Fishing on the River Tay, is an integral part of life in the Mansfield family today. The Slip Gallery in the Palace displays photos of family members proudly holding aloft their own maiden catches.
In 2017, Mary Berry, perhaps Britain’s most loved and renowned cook, came to visit Scone Palace for a television series called Mary Berry’s Country House Secrets. During the 10-day filming schedule, Mary joined Lady Mansfield in preparing two Scottish cuisine classics; Venison Wellington and Cock-a-leekie soup in the old kitchens. She alsolearned how to dance Scottish reels with the help of the family. But to fully experience life at Scone Palace, she had to take her turn fishing on the Tay, which she did with Viscount Stormont at her side. After all, the River Tay is renowned for its fishing throughout the world, with anglers traversing great distances to try and repeat Georgina’s great catch. Although, the likelihood today of a salmon reaching that size is negligible. But that’s not why most anglers dedicate themselves to the sport. Most would agree that the potential for a catch plays second fiddle to the experience itself. It’s about the uncomplicated, undemanding moments of man; or in this famous case, woman, alone in nature. I can think of no better words with which to end this blog than with those of Georgina herself:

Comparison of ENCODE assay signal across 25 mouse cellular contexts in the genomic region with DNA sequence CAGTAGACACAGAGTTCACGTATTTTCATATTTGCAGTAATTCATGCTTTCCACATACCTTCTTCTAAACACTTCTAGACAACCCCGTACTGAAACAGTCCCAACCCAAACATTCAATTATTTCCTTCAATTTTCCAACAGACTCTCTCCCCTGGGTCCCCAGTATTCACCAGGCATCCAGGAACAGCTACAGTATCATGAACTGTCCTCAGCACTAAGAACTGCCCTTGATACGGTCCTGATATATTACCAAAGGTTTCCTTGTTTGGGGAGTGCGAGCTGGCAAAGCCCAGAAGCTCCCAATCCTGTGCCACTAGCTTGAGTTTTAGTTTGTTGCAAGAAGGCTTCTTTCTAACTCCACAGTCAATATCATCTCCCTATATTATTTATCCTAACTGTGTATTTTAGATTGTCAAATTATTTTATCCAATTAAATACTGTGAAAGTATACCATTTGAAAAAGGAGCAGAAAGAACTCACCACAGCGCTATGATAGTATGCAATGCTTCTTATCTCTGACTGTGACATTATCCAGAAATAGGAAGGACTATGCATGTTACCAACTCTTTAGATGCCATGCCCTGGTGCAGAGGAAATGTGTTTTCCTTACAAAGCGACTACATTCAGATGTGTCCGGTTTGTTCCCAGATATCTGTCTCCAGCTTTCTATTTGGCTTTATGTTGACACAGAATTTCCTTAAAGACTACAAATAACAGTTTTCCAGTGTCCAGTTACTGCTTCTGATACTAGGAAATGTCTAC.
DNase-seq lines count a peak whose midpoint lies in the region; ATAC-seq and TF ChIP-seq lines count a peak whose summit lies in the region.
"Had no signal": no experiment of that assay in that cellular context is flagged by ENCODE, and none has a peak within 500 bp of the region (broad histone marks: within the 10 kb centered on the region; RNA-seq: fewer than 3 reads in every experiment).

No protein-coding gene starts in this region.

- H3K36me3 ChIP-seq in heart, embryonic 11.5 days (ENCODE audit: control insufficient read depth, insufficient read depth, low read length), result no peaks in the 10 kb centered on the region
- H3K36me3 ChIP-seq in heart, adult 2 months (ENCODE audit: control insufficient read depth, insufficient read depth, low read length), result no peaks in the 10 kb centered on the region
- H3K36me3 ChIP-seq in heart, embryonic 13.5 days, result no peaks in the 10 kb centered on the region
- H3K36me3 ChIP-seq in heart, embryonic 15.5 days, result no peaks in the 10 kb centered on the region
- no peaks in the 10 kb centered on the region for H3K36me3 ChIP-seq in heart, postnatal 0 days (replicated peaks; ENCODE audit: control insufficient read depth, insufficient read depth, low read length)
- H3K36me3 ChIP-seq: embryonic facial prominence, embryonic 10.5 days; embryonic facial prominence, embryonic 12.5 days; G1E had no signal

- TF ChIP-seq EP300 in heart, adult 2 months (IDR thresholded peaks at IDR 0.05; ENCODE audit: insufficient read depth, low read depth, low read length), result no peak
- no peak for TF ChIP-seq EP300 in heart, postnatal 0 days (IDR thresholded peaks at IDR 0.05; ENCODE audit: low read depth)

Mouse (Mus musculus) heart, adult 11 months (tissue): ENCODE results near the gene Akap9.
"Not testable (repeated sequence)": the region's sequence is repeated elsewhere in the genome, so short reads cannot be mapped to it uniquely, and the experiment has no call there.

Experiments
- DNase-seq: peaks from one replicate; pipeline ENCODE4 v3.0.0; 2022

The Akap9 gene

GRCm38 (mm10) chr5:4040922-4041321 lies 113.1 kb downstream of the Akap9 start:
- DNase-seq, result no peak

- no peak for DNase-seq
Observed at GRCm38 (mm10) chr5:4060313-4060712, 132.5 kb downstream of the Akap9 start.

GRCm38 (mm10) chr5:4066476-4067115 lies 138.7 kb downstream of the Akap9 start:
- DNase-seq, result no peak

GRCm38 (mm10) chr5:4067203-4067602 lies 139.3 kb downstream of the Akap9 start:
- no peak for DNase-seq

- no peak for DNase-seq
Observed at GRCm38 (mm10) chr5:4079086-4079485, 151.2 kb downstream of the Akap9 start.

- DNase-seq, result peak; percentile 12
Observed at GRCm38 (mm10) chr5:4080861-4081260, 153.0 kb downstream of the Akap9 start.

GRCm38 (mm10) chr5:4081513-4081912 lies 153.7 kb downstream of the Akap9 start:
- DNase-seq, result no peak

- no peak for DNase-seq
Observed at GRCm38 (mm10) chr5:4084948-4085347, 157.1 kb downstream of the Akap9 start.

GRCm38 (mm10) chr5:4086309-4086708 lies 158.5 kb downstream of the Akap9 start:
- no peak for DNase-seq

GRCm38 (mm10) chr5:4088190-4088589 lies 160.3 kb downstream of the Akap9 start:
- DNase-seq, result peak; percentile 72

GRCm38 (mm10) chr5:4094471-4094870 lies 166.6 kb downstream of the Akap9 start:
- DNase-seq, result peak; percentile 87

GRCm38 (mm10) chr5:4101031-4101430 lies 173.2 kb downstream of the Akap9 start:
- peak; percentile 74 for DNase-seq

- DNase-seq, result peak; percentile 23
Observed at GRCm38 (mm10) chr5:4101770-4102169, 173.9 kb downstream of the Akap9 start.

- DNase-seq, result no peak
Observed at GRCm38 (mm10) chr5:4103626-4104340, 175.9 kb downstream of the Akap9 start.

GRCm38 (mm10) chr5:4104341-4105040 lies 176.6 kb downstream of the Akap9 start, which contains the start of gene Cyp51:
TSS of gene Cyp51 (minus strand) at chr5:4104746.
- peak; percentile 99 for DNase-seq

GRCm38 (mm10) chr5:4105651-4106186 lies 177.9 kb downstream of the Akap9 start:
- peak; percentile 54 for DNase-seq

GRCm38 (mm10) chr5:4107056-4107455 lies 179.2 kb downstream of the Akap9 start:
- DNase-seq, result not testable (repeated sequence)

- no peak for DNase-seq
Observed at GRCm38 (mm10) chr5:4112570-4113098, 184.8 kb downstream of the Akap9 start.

‘To some, the uncertainty of fishing constitutes its chief attraction: to others, the fascination lies in the solitude of the surroundings, the fragrance and beauty of the woods, the songs of the birds, and the enchantment of running water.’